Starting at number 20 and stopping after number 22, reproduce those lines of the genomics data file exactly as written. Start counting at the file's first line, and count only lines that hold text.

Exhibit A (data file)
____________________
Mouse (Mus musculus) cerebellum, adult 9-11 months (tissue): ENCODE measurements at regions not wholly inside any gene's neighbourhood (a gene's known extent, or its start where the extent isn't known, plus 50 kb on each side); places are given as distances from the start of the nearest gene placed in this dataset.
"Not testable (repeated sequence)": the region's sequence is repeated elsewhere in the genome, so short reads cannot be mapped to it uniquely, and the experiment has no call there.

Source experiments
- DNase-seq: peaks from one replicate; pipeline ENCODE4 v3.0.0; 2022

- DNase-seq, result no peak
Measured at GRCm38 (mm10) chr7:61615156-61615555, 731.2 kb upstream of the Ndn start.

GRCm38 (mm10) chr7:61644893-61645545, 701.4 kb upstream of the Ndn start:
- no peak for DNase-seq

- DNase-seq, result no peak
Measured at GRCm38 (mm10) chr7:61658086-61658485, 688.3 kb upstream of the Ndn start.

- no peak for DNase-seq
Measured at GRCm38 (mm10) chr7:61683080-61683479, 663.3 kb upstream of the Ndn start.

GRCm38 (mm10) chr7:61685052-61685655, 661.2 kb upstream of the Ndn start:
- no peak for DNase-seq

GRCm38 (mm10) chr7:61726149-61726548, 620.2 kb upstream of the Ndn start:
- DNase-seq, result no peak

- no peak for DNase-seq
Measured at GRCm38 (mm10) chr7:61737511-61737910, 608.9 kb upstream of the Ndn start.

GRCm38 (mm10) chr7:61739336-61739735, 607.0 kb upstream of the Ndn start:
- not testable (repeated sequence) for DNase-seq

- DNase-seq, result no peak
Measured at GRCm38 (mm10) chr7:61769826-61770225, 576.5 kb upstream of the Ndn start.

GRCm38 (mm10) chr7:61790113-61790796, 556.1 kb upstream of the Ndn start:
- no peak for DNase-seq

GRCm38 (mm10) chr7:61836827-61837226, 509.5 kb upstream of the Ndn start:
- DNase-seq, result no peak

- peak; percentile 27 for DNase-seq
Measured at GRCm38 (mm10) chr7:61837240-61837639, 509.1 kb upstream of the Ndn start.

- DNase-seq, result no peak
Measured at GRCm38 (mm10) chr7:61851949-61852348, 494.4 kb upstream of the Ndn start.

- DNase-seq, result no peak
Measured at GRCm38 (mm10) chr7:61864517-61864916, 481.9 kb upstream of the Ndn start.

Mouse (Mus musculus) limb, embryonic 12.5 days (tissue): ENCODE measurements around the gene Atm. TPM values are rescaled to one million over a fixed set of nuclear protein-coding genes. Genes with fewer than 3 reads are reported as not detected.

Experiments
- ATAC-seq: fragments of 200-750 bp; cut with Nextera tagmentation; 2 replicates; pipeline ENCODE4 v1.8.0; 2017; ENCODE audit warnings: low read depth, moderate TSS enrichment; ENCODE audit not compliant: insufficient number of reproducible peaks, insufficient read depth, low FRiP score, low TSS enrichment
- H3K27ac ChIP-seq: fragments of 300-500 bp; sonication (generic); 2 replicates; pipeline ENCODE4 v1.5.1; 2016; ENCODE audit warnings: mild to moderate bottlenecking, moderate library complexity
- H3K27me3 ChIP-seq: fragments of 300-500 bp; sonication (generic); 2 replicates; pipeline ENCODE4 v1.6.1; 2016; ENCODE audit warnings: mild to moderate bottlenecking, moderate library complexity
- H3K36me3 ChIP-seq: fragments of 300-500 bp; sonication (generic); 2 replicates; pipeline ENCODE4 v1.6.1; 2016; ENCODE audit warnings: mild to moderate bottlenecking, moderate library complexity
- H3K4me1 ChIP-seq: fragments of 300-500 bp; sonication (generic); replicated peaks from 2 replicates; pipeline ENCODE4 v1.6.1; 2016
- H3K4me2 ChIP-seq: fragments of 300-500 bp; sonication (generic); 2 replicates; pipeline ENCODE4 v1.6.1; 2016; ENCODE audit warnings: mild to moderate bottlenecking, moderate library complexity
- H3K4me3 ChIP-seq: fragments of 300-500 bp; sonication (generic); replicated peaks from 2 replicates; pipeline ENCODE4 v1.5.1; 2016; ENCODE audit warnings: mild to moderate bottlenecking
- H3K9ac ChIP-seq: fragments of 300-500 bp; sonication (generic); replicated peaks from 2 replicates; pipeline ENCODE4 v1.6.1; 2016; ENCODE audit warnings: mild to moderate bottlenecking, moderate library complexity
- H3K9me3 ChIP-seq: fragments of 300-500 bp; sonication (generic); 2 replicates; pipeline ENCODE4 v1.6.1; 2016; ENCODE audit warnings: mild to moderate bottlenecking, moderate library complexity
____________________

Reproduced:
- not testable (repeated sequence) for DNase-seq

- DNase-seq, result no peak
Measured at GRCm38 (mm10) chr7:61769826-61770225, 576.5 kb upstream of the Ndn start.